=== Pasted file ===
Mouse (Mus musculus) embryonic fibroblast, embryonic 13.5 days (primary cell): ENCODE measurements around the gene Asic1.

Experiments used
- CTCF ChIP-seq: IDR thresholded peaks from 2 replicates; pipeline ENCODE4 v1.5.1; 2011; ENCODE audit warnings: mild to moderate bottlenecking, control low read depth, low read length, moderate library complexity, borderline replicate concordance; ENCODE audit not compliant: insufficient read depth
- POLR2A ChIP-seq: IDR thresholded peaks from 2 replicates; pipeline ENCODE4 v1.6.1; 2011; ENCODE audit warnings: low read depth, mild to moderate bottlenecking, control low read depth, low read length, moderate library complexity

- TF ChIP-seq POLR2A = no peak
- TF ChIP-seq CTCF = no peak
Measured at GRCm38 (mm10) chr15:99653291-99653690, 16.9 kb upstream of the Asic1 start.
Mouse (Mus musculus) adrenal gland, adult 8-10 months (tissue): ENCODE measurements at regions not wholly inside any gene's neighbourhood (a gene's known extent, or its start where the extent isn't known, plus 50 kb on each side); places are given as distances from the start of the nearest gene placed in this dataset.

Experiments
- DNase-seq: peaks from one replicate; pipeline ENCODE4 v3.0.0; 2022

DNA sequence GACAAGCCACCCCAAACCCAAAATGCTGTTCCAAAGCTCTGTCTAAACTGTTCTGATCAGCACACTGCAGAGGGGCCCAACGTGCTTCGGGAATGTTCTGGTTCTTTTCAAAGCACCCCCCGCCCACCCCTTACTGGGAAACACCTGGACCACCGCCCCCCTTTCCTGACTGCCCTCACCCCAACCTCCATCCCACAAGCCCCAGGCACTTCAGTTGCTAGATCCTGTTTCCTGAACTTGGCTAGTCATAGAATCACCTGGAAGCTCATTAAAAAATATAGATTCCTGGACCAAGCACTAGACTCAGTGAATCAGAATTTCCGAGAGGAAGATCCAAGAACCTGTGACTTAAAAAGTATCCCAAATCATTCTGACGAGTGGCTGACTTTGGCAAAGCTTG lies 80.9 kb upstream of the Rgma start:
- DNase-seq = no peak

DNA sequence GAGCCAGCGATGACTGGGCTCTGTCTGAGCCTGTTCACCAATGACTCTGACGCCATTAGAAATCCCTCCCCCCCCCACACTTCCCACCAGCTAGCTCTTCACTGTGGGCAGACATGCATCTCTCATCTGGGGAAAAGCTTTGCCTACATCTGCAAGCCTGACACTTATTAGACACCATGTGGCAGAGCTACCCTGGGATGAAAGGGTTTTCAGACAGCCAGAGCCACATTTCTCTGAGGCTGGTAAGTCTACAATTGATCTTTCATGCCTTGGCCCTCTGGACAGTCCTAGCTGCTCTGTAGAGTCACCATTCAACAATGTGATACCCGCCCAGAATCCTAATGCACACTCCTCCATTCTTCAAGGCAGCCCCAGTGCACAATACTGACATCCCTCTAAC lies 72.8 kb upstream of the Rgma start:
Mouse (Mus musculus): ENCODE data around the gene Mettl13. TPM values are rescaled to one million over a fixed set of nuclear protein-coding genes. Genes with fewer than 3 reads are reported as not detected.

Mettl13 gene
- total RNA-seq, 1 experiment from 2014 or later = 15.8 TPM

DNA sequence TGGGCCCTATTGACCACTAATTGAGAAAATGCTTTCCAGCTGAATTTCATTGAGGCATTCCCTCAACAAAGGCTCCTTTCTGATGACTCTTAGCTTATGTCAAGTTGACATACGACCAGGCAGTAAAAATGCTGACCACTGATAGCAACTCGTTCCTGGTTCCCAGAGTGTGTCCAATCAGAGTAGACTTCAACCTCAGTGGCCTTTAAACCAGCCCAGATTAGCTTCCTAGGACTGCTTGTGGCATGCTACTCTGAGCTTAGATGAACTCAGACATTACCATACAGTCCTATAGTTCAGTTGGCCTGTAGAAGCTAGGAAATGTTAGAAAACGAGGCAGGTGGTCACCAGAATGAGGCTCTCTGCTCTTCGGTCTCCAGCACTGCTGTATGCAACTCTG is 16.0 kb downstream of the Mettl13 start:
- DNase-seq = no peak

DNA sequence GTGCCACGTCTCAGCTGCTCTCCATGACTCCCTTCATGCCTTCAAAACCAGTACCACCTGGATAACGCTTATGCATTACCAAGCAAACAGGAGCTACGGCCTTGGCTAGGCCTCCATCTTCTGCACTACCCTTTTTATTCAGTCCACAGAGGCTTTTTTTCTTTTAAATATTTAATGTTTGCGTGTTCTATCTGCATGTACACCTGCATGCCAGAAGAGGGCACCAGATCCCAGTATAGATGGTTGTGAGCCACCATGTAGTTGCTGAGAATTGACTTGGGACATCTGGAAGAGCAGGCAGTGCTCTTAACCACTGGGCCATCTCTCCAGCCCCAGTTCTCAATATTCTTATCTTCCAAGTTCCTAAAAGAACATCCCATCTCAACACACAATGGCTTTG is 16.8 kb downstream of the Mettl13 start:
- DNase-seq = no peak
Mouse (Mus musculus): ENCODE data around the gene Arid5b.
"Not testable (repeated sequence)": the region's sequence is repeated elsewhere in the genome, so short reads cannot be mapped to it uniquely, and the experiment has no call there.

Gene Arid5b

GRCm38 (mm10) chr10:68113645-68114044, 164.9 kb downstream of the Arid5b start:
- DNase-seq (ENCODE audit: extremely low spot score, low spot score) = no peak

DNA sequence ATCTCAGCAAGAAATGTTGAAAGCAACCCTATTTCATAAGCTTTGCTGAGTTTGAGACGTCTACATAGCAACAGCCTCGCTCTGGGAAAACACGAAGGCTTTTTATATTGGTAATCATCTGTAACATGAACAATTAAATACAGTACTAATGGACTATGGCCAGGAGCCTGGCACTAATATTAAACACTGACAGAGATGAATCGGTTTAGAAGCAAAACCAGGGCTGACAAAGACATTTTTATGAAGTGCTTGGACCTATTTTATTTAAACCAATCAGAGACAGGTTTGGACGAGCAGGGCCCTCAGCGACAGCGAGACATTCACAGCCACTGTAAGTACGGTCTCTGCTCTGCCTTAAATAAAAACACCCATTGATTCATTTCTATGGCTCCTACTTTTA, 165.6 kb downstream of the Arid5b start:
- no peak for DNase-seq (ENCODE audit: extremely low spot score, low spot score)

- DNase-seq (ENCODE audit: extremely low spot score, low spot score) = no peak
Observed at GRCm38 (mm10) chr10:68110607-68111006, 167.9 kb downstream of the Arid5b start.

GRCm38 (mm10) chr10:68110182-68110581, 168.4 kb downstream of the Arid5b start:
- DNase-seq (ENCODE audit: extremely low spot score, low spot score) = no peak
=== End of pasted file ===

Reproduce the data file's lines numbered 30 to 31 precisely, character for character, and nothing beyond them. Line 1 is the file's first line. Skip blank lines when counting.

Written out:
GRCm38 (mm10) chr10:68110182-68110581, 168.4 kb downstream of the Arid5b start:
- DNase-seq (ENCODE audit: extremely low spot score, low spot score) = no peak